…because it would have cost almost nothing to keep a reliever who had been one of their best arms for what could be the next three years.

    #150439
    stlcard25stlcard25
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    Brian, the front office is typically a little more shrewd than to let a useful player go for nothing. It makes me wonder if they had some insight that we do not? Time may prove that it was a terrible move, or may show Mo and Girsch to be smart in seeing the signs ahead of time.

    #150446
    Brian WaltonBrian Walton
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    Yes, we will see. Brebbia has proven he is better than the standard waiver-wire reliever and he found a new home quickly. Perhaps the Giants were fooled by their examination and it will be a flop signing for them. But in the meantime, I am not giving the Cardinals the benefit of the doubt on this one.

    #150456
    Avatarbccran
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    I’ll have to agree with the professional baseball men in the Cardinals organization on this one. Plenty of bullpen pieces. Injuries are a part of the game, but you can’t block too many of your major league ready youngsters who are on the 40 man.
    They’ve worked long and hard for their shot.

    #150458
    Brian WaltonBrian Walton
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    bccran wrote:

    I’ll have to agree with the professional baseball men in the Cardinals organization…

    Please remember your words when you are tempted to rehash the outfield again! Because we all know it is coming… just hopefully not on this bullpen thread, too… 😉

    #150464
    Avatargscottar
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    I have heard some say that the Cardinals are saving $800k by letting Brebbia go. That is not true because his replacement will make at least the league minimum of $600k, so the savings are $200k.

    And I don’t agree with making room for a blocked youngster. What blocked youngster do we have who is better than Brebbia? If Brebbia were making $5M with only one year of control I could see letting home go for a cheaper youngster but that is not the case here.

    I get the apprehension about the TJ surgery but giving him one year to prove he is back wouldn’t have been unreasonable, especially since it is almost certain the season is not going to start on time. The owners and MLBPA probably couldn’t agree on what day of the week it is is so we know the negotiations will drag on forever.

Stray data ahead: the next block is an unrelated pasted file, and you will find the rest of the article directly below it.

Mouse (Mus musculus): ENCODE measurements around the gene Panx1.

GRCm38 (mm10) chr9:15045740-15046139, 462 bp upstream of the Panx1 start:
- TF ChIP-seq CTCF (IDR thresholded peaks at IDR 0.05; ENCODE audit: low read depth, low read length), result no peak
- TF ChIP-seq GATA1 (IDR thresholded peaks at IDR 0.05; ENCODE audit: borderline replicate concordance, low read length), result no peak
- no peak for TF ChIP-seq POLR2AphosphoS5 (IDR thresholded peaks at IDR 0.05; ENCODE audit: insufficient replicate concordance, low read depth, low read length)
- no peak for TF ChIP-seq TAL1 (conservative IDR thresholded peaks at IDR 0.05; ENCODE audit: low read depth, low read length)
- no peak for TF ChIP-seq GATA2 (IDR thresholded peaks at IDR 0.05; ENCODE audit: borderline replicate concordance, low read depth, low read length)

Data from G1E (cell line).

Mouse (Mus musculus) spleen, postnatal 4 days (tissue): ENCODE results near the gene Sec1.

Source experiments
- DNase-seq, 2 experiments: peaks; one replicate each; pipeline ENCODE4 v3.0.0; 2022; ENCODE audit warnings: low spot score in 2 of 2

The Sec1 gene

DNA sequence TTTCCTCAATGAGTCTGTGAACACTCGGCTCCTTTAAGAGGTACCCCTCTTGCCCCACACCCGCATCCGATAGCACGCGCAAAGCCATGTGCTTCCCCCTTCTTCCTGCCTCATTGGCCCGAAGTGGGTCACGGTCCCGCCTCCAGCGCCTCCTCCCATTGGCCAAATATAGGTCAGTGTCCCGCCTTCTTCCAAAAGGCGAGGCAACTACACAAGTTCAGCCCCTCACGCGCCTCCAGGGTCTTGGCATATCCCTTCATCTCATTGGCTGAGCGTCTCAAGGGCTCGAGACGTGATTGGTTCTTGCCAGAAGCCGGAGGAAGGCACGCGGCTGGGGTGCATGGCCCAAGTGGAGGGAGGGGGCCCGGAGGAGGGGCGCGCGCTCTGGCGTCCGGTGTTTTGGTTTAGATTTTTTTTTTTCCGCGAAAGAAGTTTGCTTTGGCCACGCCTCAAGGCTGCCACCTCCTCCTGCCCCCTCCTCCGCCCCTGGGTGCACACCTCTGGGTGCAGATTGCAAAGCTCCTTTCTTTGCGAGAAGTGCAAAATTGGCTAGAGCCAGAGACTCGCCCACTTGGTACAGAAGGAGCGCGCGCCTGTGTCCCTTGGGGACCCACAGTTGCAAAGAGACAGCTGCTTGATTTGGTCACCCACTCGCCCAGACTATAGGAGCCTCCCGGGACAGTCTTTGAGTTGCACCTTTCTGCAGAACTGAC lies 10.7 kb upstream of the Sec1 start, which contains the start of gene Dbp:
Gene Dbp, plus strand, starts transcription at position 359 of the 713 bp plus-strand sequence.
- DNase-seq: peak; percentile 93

#150465
    Avatarbccran
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    The bullpen is stacked. Many of them have come through the system. They have the advantage also of converting some starters to relievers, and their drafts in many years have emphasized pitchers in the high rounds. Outfielders? The only one coming through the system who has really worked out long term in recent memory is Jay.
    Guys like Piscotty, Grichuk, Pham, etc. simply haven’t worked out and are gone. Thankfully, we now have Carlson.

    #150468
    Avatargscottar
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    There is no such thing as too much pitching. When it comes to baseball never a truer statement was ever uttered.

    #150471
    jj-cf-stljj-cf-stl
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    Ok, I’ve decided I don’t understand all the debate about a 800K FA reliever. Brebbia’s value to STL is only if they tender and commit to pay him. Why do that now?

    We could sign another 800K FA reliever at any time, not named Brebbia, and add that same value back to the staff. It’s the easiest sign on the market, and our rosters least concern.

    #150475
    Avatarbccran
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    Totally agree, jj.

    #150476
    jj-cf-stljj-cf-stl
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    I must have it totally backwards then.
    *wink*

    #150483
    Avatarmudville
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    The Cardinals have too much pitching. All any one has to do is look earlier in this thread, particularly at the very first post by stlcard25. Now if they trade some of the pitching that they have, that will, obviously, change things.

    #150485
    Avatarbccran